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How To Spot Accidental Accounting And Prevent It

Accidental accounting occurs when the sum of both debit and credit entries fails to add up in the trial balance. In the accounting process, it is common to stumble into this point especially when the records are entered in a rushed manner.

Although they can be easily spotted and fixed, when not done early, it can lead to confusion and other problems later on. Whether your accounting process is in-house or outsourced, having a way to look for and prevent these errors will help your books remain clean and clear.

In this article,  Archimedia accounts will show you how to spot accidental accounting and prevent it before it sabotages your finances.

Types Of Accidental Accounting

Before we find out ways to spot and prevent accounting errors, let us look at the common types of errors that exist in accounting.

  • Duplication error – This is where an entry is entered twice for the same value either on the credit or debit side.
  • Reversing error – This is when a debit entry is entered onto the credit side of the trial balance.
  • Omission error – This error occurs when a transaction is not made even though it occurred in the same financial period.
  • Principle error – This is where an accounting principle was made in error while entering an entry.
  • Commission error – This is the error that occurs when an entry is made correctly but in the wrong subsidiary ledger.
  • Transposition error – This is the error where a value is recorded in the right entry table but the digits are reversed. This might be 34 but typed as 43.

Spotting Accidental Accounting

Since errors are inevitable in the accounting process, there are ways to make sure these errors do not make their way into the business’s financial statements.

Conduct Routine Reconciliations

Reconciliation of accounts involves the manual comparison of an account and financial records. This can be a bank statement, receipts, credit card statements among others. Dedicating a day in a week or a month to comparing the entries between your account and one of the statements is key to ensure that subtle differences are corrected in due time.

Double-check Your Work

While entering the information from the financial documents and statements into your accounting software, make sure you go back and double-check your work. While the first look may have been hurried, going back and following through what you have typed will help you see where the figures have been mistyped or wrongly entered. Errors like transposition can be spotted and fixed immediately with this technique.

Seek Someone’s Confirmation

When working on something, especially looking at a screen with figures, can make you less vigilant to errors. It is necessary to get someone else to establish if the two records are consistent with one another. This will enable you to correct errors that would otherwise be assumed or forgotten.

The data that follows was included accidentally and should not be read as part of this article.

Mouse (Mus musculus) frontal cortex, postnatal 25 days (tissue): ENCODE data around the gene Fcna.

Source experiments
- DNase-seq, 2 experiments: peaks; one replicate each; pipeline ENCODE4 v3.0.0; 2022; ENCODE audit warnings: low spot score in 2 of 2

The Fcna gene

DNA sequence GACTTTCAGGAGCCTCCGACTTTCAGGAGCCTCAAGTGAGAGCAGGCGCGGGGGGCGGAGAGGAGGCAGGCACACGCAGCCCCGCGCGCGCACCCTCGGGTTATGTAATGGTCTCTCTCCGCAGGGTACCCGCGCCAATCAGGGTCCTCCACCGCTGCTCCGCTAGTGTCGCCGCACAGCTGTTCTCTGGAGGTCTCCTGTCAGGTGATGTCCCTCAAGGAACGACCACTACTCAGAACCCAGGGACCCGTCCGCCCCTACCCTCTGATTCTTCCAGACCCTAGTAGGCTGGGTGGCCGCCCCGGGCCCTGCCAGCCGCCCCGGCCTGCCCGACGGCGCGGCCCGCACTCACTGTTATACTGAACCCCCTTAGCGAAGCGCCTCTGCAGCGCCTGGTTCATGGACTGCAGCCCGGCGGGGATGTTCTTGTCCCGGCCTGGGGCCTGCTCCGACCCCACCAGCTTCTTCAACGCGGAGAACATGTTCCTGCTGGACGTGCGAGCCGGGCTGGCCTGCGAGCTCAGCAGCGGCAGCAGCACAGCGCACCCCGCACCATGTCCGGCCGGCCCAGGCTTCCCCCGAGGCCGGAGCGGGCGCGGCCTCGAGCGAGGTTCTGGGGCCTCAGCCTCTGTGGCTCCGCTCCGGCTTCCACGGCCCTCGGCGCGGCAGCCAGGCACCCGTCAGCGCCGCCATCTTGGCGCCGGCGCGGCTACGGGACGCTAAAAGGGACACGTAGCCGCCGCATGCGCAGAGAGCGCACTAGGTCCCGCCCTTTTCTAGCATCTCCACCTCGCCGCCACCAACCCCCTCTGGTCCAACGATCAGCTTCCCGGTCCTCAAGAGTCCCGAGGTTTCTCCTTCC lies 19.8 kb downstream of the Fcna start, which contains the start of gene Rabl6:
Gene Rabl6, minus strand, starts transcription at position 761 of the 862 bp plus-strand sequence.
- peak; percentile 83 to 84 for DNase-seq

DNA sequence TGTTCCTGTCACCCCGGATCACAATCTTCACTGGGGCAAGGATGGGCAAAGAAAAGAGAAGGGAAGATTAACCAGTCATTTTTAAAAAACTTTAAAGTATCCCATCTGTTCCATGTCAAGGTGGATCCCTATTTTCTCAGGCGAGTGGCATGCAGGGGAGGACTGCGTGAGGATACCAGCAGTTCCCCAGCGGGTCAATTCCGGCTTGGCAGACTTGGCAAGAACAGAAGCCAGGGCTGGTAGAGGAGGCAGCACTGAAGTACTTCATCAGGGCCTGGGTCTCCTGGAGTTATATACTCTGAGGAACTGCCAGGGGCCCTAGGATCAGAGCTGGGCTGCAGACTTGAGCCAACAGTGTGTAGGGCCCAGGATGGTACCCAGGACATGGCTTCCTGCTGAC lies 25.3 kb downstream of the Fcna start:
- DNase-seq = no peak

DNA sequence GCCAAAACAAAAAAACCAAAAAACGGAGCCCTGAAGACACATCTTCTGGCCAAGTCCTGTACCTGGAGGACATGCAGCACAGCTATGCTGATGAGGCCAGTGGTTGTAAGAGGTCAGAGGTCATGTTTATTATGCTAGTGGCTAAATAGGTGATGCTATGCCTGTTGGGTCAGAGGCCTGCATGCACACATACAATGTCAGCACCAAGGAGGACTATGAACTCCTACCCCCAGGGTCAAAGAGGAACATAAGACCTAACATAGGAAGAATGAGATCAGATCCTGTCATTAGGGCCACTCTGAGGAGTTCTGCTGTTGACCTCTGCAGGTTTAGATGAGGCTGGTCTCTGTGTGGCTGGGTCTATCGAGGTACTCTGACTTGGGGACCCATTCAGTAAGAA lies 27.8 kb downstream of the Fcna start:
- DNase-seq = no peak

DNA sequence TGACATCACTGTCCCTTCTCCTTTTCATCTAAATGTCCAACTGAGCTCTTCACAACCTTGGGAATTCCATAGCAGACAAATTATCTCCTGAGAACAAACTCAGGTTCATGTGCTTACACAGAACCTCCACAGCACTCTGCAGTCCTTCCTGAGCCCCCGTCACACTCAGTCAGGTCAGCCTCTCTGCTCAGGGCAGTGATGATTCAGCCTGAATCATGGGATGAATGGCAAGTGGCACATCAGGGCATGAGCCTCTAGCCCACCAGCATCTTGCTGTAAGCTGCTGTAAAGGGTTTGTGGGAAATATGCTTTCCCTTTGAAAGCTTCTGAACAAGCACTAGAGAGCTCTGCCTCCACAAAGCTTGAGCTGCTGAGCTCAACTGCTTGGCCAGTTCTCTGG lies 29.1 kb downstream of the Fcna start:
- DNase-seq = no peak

Preventing Accidental Accounting

Once you have spotted several errors, it is necessary to formulate ways to help reduce the same errors. Although no business can achieve an error-free accounting process, the following tips can help reduce this immensely.

Keep An Audit Trail

The process of entering financial data can become cumbersome, especially when you have to go back and confirm a certain entry. Keeping an audit trail helps you to quickly refer to statements and financial documents you have with you, which prevents an accountant from making certain errors.

Follow A Consistent Process

When recording financial information in your accounts, ensure you follow a step-by-step system that allows you to remain consistent in the process. This process should guide you every time to ensure that fewer errors occur during the whole exercise.

Physical Audits Of Assets

Make sure that all fixed assets are counted without relying on word-of-mouth information. As an accountant, personally count every physical asset your business owns and enter this data as is to avoid errors from misinformation.

Keep Digital Copies

It is always important to have copies of an original transaction even if the receipt was lost. We advise that you store copies of these receipts and other important financial data in digital formats for future references. Since this form of data storage is safer than having physical copies, it ensures that things like fraud are spotted more easily than when there is no stored record.

The accounting process is tedious, but when done in an orderly manner and following set routines, it becomes smoother and more accurate. As an accountant, it is your responsibility to ensure that your business’s financial statements indicate the financial status as it is. This is important in making decisions that will propel the business forward.